## Checking Primality

### October 21, 2016

[ I haven’t had time to prepare a new exercise because I’ve been busy finishing up a big project at work. So the bad news is we have a repeat exercise, but the good news is that my project is done! ]

We have today an exercise that has appeared on message boards at least a dozen times in the last few weeks; it must be that time in the semester when beginning programming students are working on their mid-term homework assignments.

Write a program that, given an integer, determines whether or not it is prime.

Your task is to write a program that determines if a given integer is prime, in the style of a beginning programmer who is less than confident of his knowledge of variable assignment and loops; do not use a complicated algorithm. When you are finished, you are welcome to read a suggested solution, or to post your own solution or discuss the exercise in the comments below.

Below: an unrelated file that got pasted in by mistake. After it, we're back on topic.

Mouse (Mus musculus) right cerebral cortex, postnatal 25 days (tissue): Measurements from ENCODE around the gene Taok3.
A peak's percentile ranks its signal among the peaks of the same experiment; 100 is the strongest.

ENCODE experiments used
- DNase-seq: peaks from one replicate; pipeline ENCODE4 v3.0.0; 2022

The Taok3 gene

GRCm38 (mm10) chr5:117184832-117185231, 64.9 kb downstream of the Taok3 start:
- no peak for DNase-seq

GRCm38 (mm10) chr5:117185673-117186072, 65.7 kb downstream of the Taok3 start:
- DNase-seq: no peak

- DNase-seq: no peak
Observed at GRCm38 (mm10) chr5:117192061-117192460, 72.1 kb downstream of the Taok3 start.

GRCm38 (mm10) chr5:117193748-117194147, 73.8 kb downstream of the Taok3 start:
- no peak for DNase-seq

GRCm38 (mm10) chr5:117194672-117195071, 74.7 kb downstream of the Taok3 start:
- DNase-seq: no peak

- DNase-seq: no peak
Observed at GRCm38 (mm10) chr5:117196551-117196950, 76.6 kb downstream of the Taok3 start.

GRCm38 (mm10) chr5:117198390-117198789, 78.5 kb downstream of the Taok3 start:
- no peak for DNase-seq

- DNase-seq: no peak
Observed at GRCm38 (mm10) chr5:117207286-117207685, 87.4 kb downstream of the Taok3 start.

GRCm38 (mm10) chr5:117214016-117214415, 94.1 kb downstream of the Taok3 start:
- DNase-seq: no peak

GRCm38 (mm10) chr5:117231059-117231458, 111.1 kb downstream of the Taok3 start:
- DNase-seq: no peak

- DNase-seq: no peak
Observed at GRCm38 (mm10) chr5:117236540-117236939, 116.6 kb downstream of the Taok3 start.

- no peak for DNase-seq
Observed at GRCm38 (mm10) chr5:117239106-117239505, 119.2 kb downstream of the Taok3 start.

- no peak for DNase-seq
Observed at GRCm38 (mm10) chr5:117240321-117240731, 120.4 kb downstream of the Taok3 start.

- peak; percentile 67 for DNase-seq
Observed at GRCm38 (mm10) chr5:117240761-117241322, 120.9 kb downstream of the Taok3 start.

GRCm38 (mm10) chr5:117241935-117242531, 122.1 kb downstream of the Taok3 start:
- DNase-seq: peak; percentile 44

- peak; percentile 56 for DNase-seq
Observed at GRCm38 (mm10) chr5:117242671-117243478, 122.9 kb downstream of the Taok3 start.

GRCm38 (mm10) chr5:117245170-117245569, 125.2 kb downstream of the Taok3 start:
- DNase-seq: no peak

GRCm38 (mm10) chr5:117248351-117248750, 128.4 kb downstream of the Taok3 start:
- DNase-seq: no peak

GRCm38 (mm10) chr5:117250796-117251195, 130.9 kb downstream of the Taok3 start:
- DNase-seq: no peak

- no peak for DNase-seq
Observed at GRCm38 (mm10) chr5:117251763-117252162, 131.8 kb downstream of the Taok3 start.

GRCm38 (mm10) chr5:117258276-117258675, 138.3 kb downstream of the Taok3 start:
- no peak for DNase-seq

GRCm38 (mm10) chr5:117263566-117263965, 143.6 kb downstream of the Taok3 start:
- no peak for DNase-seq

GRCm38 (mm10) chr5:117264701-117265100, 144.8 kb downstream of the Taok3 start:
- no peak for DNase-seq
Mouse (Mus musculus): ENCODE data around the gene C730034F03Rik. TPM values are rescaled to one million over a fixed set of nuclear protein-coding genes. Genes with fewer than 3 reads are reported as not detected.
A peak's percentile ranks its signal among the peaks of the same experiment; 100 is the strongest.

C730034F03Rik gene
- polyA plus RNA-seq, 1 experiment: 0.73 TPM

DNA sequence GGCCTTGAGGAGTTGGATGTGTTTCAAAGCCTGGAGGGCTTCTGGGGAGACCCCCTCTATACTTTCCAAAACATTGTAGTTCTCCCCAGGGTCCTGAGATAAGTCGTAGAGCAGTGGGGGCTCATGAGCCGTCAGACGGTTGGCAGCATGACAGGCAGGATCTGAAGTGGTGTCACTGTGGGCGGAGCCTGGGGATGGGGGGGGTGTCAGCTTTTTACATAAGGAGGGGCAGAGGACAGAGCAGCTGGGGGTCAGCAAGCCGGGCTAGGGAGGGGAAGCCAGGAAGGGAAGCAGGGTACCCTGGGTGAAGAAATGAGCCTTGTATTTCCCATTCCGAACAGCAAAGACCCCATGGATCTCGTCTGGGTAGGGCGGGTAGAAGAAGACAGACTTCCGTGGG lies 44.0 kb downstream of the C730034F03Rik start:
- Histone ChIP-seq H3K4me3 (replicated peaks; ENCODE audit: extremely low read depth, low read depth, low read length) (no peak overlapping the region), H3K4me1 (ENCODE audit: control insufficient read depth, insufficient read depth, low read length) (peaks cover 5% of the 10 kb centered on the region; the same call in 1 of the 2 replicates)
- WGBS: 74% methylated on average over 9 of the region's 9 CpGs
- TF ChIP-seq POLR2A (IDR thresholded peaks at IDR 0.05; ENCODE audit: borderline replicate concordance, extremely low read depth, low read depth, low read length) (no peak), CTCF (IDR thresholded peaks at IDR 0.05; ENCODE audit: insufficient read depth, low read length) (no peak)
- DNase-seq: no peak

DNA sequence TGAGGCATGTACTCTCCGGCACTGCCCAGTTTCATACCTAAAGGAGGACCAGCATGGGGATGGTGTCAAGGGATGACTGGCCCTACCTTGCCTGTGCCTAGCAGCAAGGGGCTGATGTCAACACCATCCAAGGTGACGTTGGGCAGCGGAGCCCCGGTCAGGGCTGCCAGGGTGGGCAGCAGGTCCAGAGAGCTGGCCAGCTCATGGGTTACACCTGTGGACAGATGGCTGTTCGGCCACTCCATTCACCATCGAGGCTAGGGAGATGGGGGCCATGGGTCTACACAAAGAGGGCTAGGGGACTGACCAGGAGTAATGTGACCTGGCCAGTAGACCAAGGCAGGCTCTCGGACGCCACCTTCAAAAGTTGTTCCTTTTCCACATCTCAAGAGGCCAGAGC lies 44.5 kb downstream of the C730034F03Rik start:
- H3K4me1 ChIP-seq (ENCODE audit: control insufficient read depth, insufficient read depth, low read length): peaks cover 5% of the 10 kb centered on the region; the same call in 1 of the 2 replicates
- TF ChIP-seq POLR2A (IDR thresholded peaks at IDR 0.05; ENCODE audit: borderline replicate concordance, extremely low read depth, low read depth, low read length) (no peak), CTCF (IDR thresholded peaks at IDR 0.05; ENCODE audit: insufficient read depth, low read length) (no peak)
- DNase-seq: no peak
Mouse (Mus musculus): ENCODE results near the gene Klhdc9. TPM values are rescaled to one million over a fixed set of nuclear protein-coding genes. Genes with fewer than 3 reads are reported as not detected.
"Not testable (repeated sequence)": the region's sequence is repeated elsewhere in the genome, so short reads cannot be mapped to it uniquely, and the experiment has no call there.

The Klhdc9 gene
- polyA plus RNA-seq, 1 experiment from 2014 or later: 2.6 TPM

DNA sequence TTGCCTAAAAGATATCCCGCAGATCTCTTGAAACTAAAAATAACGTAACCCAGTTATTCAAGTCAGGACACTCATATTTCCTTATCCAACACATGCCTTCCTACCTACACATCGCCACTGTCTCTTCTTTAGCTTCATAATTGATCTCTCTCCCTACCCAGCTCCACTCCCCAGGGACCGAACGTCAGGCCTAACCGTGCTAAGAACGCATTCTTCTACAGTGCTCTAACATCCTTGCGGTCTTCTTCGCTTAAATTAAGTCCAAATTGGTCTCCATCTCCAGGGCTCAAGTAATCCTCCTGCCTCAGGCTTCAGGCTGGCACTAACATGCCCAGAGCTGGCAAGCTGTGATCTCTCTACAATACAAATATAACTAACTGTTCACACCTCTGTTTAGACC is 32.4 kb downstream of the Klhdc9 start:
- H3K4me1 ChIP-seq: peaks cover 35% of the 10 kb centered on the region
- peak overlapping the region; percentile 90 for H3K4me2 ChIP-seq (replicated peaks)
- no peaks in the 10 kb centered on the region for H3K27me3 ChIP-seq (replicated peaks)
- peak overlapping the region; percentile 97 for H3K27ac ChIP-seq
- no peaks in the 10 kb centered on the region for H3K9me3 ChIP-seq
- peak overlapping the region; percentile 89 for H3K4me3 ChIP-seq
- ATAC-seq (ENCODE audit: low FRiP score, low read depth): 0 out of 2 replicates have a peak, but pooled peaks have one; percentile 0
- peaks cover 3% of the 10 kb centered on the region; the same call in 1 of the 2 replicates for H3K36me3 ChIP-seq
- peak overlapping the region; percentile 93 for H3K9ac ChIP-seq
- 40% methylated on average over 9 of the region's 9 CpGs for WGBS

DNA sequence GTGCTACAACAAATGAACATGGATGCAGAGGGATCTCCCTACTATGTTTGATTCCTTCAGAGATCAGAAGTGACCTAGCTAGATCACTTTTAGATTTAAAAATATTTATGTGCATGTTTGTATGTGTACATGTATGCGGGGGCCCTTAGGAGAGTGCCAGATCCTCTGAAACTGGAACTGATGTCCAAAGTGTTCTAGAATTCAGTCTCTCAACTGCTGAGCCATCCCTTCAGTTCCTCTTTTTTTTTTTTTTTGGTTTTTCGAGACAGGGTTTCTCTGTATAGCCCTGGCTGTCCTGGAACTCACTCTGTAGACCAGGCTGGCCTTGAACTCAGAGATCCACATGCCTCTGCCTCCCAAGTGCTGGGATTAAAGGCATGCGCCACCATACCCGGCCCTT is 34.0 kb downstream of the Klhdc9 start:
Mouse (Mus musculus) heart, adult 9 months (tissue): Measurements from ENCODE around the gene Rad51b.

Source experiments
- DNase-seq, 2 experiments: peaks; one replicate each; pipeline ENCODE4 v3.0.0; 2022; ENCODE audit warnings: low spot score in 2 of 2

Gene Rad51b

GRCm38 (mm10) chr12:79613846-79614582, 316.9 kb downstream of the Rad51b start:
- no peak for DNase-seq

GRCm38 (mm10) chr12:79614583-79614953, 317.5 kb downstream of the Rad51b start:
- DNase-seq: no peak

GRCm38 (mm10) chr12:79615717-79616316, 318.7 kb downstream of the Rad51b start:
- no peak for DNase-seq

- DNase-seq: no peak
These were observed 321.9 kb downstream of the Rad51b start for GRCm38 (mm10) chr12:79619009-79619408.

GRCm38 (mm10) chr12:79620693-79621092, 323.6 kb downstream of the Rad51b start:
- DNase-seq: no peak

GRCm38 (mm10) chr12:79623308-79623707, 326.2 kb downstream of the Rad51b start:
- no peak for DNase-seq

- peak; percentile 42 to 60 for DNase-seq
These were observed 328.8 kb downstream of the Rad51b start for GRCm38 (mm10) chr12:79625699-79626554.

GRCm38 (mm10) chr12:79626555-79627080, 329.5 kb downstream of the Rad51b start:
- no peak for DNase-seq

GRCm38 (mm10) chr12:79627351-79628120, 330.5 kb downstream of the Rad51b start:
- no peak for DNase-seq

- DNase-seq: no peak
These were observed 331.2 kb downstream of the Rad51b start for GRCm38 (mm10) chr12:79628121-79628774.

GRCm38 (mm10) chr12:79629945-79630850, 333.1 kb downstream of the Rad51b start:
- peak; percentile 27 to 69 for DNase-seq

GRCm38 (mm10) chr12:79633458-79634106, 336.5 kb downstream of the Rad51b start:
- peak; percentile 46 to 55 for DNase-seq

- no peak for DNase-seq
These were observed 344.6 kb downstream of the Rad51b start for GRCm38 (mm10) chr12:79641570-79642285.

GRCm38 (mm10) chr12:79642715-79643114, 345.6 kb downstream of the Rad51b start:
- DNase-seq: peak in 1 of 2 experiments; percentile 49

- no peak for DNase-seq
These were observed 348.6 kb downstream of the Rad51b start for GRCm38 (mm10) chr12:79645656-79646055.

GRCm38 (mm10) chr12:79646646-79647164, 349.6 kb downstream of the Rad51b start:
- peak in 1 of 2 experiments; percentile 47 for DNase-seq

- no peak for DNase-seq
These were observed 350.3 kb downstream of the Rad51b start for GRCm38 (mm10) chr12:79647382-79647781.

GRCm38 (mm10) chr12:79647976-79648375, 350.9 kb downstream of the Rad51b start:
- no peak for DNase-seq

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### 9 Responses to “Checking Primality”

1. Jussi Piitulainen said

Algol 60 (using Marst 2.7) where I actually am the beginner who is not too confident. This program reads a written representation of a (small) positive integer from stdin, counts its divisors, and reports in stdout whether the named integer is prime (in the sense of having exactly two divisors). Here the “per cent” operator is integer division; I did not find any remainder operator.

begin
integer procedure number of divisors(n);
value n; integer n;
begin
integer k, count;